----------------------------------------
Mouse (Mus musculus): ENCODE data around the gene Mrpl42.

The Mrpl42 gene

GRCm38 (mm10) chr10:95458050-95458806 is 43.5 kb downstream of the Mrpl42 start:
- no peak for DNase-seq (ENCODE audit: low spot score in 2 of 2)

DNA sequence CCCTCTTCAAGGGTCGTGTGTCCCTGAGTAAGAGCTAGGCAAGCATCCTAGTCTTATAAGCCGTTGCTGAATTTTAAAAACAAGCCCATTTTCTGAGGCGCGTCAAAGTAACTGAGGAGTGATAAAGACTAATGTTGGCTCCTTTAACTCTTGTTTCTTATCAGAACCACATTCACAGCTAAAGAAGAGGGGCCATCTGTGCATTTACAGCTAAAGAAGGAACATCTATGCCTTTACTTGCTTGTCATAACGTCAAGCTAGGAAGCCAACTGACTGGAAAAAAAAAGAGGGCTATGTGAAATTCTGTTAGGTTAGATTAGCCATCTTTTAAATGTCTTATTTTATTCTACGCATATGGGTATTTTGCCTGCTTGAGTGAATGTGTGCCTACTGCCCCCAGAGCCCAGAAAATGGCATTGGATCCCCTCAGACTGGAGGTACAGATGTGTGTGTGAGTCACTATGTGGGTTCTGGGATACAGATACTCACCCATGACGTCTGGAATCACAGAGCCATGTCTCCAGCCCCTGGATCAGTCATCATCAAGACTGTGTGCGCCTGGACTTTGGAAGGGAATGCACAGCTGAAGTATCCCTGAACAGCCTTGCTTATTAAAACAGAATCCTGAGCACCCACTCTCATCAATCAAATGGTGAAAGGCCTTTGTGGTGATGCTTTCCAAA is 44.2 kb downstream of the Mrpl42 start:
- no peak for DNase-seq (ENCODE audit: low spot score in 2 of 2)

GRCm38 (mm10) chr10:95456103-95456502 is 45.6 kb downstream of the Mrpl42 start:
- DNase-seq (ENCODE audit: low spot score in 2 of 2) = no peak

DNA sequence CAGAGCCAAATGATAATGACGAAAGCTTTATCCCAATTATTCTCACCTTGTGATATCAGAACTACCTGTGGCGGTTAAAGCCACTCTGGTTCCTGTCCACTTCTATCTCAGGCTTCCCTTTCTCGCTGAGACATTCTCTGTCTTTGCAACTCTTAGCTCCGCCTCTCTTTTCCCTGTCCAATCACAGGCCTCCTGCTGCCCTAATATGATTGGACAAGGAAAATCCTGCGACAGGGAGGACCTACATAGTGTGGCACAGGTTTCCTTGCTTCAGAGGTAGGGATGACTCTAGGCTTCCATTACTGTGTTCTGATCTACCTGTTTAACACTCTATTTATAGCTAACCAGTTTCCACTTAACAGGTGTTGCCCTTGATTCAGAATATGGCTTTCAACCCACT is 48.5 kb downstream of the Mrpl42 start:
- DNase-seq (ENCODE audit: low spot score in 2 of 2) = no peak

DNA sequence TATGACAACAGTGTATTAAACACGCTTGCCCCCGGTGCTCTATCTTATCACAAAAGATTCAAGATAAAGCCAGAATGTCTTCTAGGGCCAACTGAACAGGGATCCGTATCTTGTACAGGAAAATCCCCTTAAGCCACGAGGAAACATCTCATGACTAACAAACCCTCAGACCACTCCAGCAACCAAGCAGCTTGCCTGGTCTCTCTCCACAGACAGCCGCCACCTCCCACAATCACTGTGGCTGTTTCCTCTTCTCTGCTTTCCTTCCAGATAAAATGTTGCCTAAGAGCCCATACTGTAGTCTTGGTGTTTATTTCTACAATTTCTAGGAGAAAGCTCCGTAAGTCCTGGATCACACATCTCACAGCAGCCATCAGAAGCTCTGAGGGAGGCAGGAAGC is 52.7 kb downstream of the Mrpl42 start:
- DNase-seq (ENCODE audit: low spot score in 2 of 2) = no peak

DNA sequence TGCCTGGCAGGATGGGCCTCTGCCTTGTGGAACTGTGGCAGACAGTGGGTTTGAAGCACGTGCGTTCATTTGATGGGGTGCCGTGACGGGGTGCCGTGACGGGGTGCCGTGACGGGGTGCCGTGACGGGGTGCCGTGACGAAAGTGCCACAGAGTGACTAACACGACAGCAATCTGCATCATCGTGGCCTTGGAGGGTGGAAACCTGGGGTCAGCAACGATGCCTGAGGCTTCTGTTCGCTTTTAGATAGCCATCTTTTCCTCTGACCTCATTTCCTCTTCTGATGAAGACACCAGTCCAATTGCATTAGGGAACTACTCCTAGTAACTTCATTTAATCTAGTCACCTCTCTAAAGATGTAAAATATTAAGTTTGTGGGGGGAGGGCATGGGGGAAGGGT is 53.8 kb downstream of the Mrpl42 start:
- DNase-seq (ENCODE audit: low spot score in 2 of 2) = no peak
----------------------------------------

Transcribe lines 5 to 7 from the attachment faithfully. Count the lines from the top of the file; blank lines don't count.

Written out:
DNA sequence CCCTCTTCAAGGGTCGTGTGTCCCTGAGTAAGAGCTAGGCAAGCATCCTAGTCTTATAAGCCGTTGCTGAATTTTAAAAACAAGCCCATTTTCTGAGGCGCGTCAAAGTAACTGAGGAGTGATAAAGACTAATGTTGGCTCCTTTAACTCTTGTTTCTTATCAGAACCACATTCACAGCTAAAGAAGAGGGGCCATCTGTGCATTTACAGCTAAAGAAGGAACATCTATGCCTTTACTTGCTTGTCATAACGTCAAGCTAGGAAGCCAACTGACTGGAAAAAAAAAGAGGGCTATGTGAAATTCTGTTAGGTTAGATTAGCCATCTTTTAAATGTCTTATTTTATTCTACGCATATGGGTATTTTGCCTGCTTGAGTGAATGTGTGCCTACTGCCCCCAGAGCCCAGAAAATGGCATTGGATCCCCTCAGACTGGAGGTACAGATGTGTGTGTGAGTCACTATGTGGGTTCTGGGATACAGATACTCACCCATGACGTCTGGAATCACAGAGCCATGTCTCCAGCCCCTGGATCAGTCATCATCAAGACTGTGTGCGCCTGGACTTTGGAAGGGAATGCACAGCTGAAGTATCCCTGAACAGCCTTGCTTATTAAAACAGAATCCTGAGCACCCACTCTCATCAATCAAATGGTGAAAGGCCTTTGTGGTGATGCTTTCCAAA is 44.2 kb downstream of the Mrpl42 start:
- no peak for DNase-seq (ENCODE audit: low spot score in 2 of 2)

GRCm38 (mm10) chr10:95456103-95456502 is 45.6 kb downstream of the Mrpl42 start: